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FanVision Entertainment, the company that produces video devices used by race fans at NASCAR events, has ceased operations due to the financial impact of the COVID-19 pandemic.

The news was announced in a statement from Racing Electronics, the company which sold and supported FanVision devices at NASCAR tracks through a license with FanVision Entertainment.

Racing Electronics, which is owned by NASCAR, can no longer sell or support the devices.

“We recognize this news will be met with disappointment by motorsports fans across the country who utilized FanVision’s products as part of their at-track experience,” Racing Electronics president Chad Willis said in a statement.

“To help fans and industry members transition to Racing Electronics products, we are working with existing FanVision device owners to solve their race day needs. When Racing Electronics returns to the track, fans and industry members will have access to all the sounds that make racing so special.”

RCR, Hendrick to collaborate on Chevy engine

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Hendrick Motorsports and Richard Childress Racing will team up on research and development of a common Chevrolet engine after the conclusion of the 2020 season, the teams announced Thursday.

The two organizations will continue to function independently as they “fully leverage the knowledge and intellectual property of our two successful programs to advance Chevrolet’s engine for NASCAR,” they said in a joint statement.

Engines produced by Hendrick Motorsports and Richard Childress Racing (via ECR Engines) have earned a combined 20 Cup titles and the two teams have totaled 369 Cup wins.

Jeff Andrews, the new executive vice president at Hendrick Motorsports, told SiriusXM NASCAR Radio’s “The Morning Drive” Thursday that discussions about the venture between his team and RCR began two years ago.

“The day was going to come when we really needed to figure out how to get these two programs together,” Andrews said. “A tremendous amount of talent, people and a tremendous amount of equipment and resources between the two programs. How could we do this? How could we take the longstanding heritage between these two companies and get that together to start working on an alliance that truly would produce the ultimate powertrain for Chevrolet NASCAR?”

RCR is headquartered in Welcome, North Carolina and Hendrick’s campus is in Concord, North Carolina.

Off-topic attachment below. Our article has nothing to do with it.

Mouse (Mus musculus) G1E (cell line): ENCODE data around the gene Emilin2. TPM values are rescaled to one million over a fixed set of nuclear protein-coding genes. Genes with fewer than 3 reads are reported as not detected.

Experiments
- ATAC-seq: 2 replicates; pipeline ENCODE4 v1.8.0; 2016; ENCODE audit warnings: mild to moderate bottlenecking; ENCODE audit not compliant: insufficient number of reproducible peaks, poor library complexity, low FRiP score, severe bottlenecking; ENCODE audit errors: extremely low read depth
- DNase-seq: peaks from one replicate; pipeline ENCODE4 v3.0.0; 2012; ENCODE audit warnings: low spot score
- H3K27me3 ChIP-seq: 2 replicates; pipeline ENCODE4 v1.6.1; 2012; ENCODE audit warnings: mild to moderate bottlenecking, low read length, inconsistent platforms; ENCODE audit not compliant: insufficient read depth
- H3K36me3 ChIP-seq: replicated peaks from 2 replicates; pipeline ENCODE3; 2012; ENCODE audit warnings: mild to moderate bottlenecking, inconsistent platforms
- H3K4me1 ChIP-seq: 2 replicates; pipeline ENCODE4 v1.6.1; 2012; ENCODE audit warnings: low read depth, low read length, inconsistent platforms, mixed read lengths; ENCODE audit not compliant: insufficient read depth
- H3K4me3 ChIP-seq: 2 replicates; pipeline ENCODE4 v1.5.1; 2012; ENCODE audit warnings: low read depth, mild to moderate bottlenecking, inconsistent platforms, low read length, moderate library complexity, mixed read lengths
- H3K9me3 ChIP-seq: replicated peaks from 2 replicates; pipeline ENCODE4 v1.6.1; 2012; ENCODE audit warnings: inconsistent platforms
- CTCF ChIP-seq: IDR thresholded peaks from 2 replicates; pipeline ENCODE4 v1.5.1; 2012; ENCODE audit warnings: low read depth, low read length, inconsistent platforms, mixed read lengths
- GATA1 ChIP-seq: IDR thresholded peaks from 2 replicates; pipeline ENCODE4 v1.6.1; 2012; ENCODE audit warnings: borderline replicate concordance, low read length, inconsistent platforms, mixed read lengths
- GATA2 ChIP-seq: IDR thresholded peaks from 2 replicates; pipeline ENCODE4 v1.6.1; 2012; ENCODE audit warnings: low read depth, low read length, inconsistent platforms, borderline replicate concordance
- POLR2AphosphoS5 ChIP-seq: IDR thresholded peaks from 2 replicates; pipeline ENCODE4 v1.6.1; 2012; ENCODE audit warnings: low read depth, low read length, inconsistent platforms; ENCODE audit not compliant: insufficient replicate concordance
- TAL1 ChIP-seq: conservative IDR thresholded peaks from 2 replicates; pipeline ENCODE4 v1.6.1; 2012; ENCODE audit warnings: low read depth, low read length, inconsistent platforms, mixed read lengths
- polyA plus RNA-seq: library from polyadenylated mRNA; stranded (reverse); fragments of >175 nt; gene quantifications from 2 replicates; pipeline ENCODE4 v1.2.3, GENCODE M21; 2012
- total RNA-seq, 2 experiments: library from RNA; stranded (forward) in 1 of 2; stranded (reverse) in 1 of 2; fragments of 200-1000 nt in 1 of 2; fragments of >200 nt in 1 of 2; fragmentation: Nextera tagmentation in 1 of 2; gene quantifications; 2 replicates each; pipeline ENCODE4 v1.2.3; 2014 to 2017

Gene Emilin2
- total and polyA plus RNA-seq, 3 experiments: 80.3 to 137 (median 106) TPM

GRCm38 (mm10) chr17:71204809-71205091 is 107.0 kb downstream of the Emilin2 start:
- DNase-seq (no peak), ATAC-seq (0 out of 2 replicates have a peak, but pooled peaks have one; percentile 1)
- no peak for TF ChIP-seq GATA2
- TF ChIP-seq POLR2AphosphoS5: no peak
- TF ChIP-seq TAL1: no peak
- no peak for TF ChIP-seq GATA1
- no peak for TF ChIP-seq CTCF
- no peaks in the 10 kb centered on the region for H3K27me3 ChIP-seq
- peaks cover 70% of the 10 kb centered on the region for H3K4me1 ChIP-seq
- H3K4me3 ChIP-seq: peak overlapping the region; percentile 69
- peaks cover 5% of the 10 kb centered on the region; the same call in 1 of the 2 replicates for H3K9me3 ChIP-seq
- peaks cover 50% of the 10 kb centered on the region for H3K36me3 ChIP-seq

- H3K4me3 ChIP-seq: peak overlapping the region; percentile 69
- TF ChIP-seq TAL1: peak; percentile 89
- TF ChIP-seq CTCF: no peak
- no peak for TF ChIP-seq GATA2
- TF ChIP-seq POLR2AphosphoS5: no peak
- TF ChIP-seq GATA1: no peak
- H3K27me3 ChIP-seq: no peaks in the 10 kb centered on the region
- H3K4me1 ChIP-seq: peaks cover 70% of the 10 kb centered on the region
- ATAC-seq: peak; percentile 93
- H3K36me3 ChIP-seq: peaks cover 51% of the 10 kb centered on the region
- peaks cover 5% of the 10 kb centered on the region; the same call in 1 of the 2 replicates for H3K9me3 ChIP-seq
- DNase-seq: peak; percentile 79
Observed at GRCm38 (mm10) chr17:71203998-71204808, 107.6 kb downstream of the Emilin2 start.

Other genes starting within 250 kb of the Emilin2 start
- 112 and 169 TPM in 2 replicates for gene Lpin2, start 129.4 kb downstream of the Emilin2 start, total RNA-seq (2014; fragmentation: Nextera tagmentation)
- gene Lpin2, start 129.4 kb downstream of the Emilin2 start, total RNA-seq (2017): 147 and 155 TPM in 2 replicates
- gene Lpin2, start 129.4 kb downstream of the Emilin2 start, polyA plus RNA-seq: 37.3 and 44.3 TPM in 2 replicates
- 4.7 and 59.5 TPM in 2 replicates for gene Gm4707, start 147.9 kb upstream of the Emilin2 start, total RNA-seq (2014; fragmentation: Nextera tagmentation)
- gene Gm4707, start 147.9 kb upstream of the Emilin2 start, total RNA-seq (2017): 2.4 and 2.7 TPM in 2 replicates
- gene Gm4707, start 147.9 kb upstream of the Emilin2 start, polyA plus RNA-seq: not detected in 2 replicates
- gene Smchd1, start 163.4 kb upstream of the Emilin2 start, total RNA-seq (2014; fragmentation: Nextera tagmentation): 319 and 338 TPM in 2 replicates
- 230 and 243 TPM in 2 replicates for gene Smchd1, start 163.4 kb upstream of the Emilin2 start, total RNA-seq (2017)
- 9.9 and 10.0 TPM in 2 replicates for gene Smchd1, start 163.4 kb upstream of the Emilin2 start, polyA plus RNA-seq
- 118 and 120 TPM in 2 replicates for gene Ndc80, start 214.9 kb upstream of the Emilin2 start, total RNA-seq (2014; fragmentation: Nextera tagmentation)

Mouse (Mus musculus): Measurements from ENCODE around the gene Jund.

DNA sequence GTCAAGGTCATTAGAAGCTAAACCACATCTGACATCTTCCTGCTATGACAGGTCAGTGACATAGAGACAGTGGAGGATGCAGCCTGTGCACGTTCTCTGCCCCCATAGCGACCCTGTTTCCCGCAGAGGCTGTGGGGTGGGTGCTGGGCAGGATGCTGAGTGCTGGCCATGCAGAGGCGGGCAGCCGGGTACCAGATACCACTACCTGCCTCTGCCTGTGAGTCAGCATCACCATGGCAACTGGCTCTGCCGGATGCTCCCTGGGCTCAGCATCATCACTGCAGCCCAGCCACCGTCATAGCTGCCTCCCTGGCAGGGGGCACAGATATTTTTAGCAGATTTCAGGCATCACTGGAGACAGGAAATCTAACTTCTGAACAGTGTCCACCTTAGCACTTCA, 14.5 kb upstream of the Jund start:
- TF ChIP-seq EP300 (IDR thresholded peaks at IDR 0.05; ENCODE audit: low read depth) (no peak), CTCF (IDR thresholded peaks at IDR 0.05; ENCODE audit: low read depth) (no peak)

“I think when you step back and look at it, ultimately you have to get to a point to where, when you have these resources and you have these people, we have to do what’s best for Chevrolet, first and foremost, to continue to push their performance and get them back to the front of the field and get them wins and championships,” Andrews said. “Really, we work together in a very similar fashion. We started two years ago on the aerodynamic side with our groups working very close together and we’re kind of taking somewhat of that template and applying to the engine side in starting this joint alliance.”

Chevrolet last won a Cup title in 2016 when Jimmie Johnson earned his record-tying seventh championship. Since then, Chevy has not had a car reach the championship four.

The Cup Series is in the middle of the Round of 12. The series races Sunday at Talladega Superspeedway (2 p.m. ET on NBC).

Of the 12 cars that remain, four are Chevrolets: Richard Childress Racing’s Austin Dillon, Hendrick Motorsports’ Chase Elliott and Alex Bowman and Chip Ganassi Racing’s Kurt Busch.

Chevrolet cars have won six times through 30 races this season. That’s compared to seven wins in all of 2019, four in 2018 and and 10 in 2017.

NASCAR weekend schedule for Talladega

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The NASCAR playoffs roll on this weekend to Talladega Superspeedway.

All three national series will be racing on NASCAR’s largest oval. The weekend will be capped off by the Cup Series’ Round of 12 race.

More: Denny Hamlin on pole for Cup race at Talladega

MORE: 2021 Cup schedule features new tracks, bold changes 

Here is the weekend schedule for Talladega:

(All times Eastern)

Friday, Oct. 2

Noon – 2 p.m. – Driver motorhome parking (screening in progress)

1 – 3 p.m. – Truck Series haulers enter (screening and equipment unload)

3 – 9 p.m. – Truck Series garage open

3 – 8 p.m. – Truck Series garage access screening

3:30 – 4 p.m. – Truck Series rookie meeting (teleconference)

5:30 p.m. – Xfinity rookie meeting (teleconference)

6 p.m. – Xfinity driver-crew chief meeting

8:30 – 10:30 p.m. – Xfinity haulers enter (screening in progress)

 

Saturday, Oct. 3

7:30 a.m. – Xfinity garage opens

7:30 a.m. – 3:30 p.m. – Xfinity garage access (screening in progress)

10 a.m. – Truck Series garage opens

10 a.m. – Noon – Truck Series garage access (screening in progress)

12:45 p.m. – Truck Series drivers report to vehicles

1 p.m. – Truck Series race; 94 laps/250.04 miles (FS1, Motor Racing Network, SiriusXM NASCAR Radio)

4 p.m. – Truck Series haulers exit

4:05 p.m. – Xfinity drivers report to cars

4:30 p.m. – Xfinity race; 113 laps/300.58 miles (NBCSN, MRN, SiriusXM NASCAR Radio)

5:30 p.m. – Cup rookie meeting (electronic communication)

6 p.m. – Cup driver-crew chief meeting (electronic communication)

7:30 p.m. – Xfinity haulers exit

8:30 – 10:30 p.m. – Cup haulers enter (screening in progress and equipment unload)

 

Sunday, Oct. 4

7 a.m. – Cup garage opens